What does it mean to follow a dream?
For London street artist Fabio Tedde, 36, it means following hundreds of pianos around the globe. Tedde came to Boston in hot pursuit of the latest in a series of international exhibits.
Play Me, I’m Yours: Street Pianos Boston brought 75 pianos to different locations around Boston. The exhibit was put together by Celebrity Series of Boston, using pianos that were donated from homes across Boston. They came from craigslist, pianoadoption.com, and other donations.
Celebrity Series executive director Gary Dunning said the city approached artist Luke Jerram, 38, a British Artist who has put 1,000 Play Me, I’m Yours pianos in public spaces around the globe. “It takes these pianos and just activates public space.” Dunning said.
“People will stop and play, stop and listen, stop and connect with one another, in ways they otherwise wouldn’t have, as they walk straight through on their way to the next meeting, or the T, or work, or home.”
Artist Luke Jerram says the project should act as a canvas for the public’s art. “Instead of asking the public to spend fifty dollars to go to a music hall,” Jerram said, “people can actually be creative by themselves, and we can provide a creative opportunity for the public to express themselves on the street.”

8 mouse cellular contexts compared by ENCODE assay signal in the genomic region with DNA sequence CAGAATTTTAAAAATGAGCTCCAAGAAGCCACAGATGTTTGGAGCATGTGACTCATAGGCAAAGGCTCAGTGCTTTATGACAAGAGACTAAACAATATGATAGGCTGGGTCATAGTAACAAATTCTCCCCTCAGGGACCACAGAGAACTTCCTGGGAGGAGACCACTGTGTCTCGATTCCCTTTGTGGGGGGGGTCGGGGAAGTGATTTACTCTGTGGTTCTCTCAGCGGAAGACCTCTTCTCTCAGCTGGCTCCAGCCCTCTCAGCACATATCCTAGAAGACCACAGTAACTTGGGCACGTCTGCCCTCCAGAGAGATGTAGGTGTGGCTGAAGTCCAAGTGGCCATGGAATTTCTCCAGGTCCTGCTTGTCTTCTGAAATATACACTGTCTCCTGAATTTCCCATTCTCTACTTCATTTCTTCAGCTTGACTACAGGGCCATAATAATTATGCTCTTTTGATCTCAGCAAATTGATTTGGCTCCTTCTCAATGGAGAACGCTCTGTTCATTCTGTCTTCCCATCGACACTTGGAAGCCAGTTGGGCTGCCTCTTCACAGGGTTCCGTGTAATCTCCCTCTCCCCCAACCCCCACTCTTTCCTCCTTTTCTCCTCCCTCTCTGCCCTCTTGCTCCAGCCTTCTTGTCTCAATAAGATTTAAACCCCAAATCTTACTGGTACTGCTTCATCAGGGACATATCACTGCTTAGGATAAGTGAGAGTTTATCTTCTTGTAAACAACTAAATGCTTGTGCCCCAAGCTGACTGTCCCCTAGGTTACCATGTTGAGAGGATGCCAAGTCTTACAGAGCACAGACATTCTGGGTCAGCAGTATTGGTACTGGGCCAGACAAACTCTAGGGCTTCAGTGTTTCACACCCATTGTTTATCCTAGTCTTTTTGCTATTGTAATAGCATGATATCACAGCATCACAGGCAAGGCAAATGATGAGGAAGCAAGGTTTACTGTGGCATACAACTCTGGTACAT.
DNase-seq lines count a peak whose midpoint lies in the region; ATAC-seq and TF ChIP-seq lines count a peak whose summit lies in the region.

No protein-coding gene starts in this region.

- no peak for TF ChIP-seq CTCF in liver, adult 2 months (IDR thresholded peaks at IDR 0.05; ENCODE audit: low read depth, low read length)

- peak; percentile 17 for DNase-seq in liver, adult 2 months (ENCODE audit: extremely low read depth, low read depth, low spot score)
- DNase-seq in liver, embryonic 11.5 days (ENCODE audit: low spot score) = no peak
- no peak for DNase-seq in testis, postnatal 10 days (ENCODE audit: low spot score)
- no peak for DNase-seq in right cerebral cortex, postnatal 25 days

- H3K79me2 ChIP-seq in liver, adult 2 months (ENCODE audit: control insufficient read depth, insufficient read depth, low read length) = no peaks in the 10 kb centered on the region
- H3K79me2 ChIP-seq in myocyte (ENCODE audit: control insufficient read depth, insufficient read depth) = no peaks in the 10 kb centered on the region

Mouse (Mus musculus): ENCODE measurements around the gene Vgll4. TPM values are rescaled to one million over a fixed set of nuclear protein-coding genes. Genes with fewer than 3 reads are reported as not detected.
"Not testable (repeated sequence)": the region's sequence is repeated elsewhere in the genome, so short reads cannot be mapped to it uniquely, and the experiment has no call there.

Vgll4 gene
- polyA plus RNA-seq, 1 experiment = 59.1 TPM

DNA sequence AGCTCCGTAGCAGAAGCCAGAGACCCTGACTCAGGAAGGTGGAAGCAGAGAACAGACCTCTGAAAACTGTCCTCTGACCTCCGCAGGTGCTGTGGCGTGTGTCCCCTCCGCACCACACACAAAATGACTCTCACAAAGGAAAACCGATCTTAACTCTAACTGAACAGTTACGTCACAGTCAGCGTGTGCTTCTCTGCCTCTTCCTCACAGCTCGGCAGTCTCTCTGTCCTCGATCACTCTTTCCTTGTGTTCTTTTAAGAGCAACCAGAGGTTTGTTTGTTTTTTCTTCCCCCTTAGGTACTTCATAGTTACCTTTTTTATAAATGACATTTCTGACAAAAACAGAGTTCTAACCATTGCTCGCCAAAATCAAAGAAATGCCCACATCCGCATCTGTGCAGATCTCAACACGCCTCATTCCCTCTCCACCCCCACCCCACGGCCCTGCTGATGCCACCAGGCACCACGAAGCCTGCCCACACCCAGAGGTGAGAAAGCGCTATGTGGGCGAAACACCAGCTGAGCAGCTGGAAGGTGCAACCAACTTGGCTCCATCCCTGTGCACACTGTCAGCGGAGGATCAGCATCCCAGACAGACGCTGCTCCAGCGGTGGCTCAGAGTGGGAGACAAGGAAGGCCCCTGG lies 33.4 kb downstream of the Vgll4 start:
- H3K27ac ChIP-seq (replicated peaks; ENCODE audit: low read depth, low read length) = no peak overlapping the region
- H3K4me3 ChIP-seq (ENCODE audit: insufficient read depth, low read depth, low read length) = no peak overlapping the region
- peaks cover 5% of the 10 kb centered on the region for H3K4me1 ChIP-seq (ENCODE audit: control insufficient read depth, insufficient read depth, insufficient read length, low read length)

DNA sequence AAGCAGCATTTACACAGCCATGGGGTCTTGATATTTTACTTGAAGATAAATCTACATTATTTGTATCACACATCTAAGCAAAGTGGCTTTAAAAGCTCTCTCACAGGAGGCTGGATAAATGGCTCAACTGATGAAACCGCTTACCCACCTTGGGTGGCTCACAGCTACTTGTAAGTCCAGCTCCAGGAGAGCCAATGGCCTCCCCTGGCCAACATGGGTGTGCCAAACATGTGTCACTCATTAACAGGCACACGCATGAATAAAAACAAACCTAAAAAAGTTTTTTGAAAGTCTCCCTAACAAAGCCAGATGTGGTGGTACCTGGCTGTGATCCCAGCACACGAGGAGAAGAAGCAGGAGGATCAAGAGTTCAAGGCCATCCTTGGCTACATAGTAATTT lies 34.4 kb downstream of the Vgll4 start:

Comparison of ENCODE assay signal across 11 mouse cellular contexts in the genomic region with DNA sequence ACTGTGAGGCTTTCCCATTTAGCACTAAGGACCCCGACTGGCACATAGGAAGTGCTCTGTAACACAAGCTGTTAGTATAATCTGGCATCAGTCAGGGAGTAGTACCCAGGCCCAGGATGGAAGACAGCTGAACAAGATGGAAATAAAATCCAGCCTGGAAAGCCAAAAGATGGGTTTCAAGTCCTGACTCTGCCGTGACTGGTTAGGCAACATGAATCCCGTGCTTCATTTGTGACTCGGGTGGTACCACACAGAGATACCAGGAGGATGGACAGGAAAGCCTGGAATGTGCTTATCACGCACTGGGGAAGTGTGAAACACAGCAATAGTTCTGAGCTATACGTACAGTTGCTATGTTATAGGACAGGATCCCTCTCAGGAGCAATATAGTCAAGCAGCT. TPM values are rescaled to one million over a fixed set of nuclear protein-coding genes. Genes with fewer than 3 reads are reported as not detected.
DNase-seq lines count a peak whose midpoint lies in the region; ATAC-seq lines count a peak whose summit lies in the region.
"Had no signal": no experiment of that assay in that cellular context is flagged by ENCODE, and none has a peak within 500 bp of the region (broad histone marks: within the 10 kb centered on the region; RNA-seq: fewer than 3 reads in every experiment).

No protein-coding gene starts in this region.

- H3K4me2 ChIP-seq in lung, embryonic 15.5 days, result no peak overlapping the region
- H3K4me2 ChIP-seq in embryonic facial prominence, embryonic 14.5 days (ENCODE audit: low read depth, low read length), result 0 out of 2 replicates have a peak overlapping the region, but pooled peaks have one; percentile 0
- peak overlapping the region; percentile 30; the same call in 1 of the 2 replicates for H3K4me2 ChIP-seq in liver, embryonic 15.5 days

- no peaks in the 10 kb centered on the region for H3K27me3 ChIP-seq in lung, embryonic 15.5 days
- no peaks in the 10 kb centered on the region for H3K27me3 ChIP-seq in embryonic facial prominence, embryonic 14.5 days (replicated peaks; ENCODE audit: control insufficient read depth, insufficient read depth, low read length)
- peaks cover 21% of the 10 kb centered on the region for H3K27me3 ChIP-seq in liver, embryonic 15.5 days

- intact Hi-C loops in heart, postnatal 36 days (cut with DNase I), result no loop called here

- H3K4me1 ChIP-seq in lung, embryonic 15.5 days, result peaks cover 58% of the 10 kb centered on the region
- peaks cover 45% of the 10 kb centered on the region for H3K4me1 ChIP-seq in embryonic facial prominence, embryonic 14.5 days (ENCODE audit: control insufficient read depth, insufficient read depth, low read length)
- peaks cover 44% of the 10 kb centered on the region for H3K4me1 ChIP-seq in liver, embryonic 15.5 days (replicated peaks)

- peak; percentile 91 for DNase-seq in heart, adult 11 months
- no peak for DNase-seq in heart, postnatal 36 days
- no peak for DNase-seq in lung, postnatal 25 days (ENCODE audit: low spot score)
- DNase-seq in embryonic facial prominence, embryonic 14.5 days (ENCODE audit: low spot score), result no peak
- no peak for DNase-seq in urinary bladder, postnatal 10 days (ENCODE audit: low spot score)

For Tedde, that message is powerful enough to send him across the Atlantic Ocean.
“This is the best stage.” Tedde said. “When you play on stage, people pay for the ticket, but whatever happens here is real. If they like you, they stop. If they don’t like you, they walk away. Nobody is forced to stay… it’s amazing. I don’t know of anything more powerful than this.”
The exhibit will be in Boston until October 14, and Tedde plans to play the exhibit out, literally. Two weeks, 75 pianos. He plans to take on a few each day. “Maybe five or six a day, it depends.” Tedde said.
Tedde mapped out a travel guide, with 75 highlighted locations, and printed directions to each piano. “I’m very organized.” He said. Because some of Jerram’s 1,000 pianos are in different places at the same time, it’s impossible for Tedde to play them all, but Boston’s 75 seems like an achievable goal to the musician.
So there it is: 14 days, 75 pianos. For Tedde, these next two weeks are just the next step in what has been a four-year musical journey.
This article is being published under an arrangement between the Boston Globe and Emerson College.